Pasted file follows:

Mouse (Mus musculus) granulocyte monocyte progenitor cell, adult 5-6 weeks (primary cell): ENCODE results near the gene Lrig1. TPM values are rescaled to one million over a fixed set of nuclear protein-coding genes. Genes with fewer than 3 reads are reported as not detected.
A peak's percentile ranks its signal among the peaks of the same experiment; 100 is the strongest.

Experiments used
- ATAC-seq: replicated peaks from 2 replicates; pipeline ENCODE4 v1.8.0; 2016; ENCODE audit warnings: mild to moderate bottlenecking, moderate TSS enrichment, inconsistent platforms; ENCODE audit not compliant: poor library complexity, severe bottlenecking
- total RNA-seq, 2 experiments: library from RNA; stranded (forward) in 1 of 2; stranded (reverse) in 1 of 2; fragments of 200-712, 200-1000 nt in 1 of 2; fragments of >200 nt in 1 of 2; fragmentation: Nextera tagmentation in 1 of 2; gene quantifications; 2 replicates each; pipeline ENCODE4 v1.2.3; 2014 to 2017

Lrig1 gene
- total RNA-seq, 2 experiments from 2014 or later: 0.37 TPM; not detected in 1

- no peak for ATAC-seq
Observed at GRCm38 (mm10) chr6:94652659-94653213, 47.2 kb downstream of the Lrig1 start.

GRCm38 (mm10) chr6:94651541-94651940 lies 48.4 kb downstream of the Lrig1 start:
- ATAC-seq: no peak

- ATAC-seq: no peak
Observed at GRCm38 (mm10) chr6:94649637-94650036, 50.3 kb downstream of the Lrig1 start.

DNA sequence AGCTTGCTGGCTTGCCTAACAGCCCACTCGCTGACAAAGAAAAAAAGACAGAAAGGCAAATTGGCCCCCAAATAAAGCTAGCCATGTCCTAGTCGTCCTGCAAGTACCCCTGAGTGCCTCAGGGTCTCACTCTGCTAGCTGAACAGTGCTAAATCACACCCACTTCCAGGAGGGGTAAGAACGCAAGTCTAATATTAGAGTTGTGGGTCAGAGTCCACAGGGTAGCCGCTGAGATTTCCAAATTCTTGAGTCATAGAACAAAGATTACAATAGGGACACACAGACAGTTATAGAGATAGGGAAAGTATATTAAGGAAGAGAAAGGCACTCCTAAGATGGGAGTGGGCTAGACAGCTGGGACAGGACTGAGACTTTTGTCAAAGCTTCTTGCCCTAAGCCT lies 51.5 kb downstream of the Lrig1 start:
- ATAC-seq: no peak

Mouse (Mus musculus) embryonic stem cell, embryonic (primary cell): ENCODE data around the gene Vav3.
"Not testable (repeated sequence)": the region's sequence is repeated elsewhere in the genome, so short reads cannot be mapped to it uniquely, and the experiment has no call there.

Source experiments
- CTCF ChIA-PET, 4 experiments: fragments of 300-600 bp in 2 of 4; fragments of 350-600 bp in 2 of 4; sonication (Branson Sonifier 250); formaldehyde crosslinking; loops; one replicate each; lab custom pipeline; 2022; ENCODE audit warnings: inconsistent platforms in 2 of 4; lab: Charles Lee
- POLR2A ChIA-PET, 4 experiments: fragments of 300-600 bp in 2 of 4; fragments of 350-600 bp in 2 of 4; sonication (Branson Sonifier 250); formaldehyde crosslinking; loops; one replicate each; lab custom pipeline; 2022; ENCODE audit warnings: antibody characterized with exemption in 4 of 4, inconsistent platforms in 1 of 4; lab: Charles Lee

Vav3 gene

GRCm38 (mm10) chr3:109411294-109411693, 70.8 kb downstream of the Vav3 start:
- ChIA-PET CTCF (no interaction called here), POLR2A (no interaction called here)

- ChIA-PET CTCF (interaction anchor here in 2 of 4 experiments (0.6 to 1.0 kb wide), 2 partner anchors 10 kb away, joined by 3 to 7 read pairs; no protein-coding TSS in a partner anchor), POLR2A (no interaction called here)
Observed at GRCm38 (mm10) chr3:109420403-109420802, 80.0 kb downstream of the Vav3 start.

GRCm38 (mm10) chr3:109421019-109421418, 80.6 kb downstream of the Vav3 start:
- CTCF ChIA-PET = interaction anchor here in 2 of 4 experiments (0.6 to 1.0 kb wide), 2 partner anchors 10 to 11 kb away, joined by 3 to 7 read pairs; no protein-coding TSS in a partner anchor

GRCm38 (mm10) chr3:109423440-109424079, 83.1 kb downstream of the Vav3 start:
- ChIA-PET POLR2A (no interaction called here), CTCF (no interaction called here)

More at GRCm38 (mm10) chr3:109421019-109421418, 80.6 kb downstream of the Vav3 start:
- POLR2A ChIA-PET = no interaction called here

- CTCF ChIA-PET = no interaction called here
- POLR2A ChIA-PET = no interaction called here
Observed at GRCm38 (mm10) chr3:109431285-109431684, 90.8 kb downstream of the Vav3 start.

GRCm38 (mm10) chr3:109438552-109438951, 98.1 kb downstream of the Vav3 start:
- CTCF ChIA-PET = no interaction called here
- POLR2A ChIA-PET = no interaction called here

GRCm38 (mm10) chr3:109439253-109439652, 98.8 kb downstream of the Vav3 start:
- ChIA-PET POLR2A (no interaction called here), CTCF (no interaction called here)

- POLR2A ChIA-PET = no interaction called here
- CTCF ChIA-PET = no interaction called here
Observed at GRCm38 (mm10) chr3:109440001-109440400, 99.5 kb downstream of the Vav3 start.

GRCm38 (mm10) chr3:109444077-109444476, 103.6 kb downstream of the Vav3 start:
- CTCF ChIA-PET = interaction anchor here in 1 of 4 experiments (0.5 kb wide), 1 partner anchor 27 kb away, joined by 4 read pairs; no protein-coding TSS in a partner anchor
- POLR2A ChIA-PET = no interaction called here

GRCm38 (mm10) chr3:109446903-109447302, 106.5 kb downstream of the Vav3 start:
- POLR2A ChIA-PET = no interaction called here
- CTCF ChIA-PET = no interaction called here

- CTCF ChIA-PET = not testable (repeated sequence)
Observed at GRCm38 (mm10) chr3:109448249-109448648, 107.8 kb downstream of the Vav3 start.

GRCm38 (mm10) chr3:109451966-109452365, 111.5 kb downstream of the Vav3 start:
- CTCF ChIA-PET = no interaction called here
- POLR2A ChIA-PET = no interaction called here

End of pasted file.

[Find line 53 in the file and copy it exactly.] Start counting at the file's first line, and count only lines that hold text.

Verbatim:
- POLR2A ChIA-PET = no interaction called here